This is the first book to join up the history of policy direction with an analysis of outcomes over the whole period. It will therefore be ideal for students of social policy and attract a wide readership interested in pensions, children’s support and related issues.
harvest from users.
To sum up, the proposal to treat data as labour has a certain appeal due its profile as a decentralised form of control of tech giants by civil society organisations of producers. The different and connected authors who designed the proposal claim that it would contribute to social and economicchange in eight areas: 1. It would increase productivity of the digital economy via access to hitherto unused skills of data providers. 2. It would create jobs and income. 3. It would keep the power of large data platforms in check. 4. It would devolve
The Richer, The Poorer charts the rollercoaster history of both rich and poor and the mechanisms that link wealth and impoverishment. This landmark book shows how, for 200 years, Britain’s most powerful elites have enriched themselves at the expense of surging inequality, mass poverty and weakened social resilience.
Stewart Lansley reveals how Britain’s model of ‘extractive capitalism’ – with a small elite securing an excessive slice of the economic cake – has created a two-century-long ‘high-inequality, high-poverty’ cycle, one broken for only a brief period after the Second World War. Why, he asks, are rich and poor citizens judged by very different standards? Why has social progress been so narrowly shared? With growing calls for a fairer post-COVID-19 society, what needs to be done to break Britain’s destructive poverty/inequality cycle?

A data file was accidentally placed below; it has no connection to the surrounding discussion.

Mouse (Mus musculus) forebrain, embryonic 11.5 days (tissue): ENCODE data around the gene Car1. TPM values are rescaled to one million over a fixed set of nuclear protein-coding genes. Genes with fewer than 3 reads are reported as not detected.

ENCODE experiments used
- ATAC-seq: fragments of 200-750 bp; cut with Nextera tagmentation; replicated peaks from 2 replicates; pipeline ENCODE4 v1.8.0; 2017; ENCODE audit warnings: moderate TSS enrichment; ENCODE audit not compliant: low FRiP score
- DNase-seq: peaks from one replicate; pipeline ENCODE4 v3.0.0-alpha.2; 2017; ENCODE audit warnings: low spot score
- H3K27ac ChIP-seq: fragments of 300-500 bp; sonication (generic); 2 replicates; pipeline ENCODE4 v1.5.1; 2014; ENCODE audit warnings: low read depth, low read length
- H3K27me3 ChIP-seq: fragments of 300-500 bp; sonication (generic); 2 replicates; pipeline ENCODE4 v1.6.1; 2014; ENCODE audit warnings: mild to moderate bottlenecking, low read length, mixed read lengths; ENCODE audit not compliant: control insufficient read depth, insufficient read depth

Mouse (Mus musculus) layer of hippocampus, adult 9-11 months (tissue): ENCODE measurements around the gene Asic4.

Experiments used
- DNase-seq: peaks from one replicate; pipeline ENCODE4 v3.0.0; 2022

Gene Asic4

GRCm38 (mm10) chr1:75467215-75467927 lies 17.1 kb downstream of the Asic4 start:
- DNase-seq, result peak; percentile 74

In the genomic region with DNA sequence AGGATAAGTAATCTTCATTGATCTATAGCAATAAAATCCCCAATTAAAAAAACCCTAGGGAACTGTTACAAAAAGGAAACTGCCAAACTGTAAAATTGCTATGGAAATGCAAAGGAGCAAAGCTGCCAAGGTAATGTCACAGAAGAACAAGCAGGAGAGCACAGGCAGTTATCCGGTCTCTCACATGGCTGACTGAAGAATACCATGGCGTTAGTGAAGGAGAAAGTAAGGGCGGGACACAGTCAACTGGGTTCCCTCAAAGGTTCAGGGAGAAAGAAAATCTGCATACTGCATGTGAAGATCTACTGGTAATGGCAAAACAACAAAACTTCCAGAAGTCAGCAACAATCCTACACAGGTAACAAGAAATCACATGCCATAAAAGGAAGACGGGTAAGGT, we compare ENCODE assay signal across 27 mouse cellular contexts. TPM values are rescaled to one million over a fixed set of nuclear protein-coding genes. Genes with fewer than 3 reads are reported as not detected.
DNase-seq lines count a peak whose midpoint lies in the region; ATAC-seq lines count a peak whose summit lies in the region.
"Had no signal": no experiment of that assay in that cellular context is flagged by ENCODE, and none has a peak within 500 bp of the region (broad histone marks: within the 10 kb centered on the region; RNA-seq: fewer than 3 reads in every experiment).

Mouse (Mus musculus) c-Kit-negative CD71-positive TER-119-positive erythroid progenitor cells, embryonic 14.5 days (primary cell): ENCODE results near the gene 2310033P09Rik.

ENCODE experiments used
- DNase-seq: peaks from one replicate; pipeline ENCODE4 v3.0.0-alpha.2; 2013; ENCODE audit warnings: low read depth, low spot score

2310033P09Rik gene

In a period of rapid social and economic change, labour markets are undergoing major transformations. This book explores the changing fortunes of young people in Europe’s flexible and precarious labour markets and the range of policies that are being developed to help them deal with the problems they face.
The book draws on recent research carried out across Europe to highlight a number of key dilemmas for youth policy: what help is needed for young people and their parents in coping with lengthened transitions from school to work? What types of training and education are most effective? Is a switch from general to vocational education needed? Is workfare the right solution? The contributors, who are all leading authorities in the field, challenge the conventional wisdom in many of these areas.
The book will be of interest to those researching and studying labour markets and youth policy, and to policy-makers and practitioners in these fields.
Since the ‘migration crisis’ of 2016, long-simmering tensions between the Western members of the European Union and its ‘new’ Eastern members – Poland, the Czech Republic, Slovakia, and Hungary – have proven to be fertile ground for rebellion against liberal values and policies.
In this startling and original book Ivan Kalmar argues that Central Europe illiberalism is a misguided response to the devastating effects of global neoliberalism which arose from the area’s brutal transition to capitalism in the 1990s.
Kalmar argues that dismissive attitudes towards ‘Eastern Europeans’ in the EU as incapable of real democracy are a form of racism, and connected to recent racist attacks on migrants from the area to the West.
He explores the close relation between racism towards Central Europeans and racism by Central Europeans: a people white, but not quite.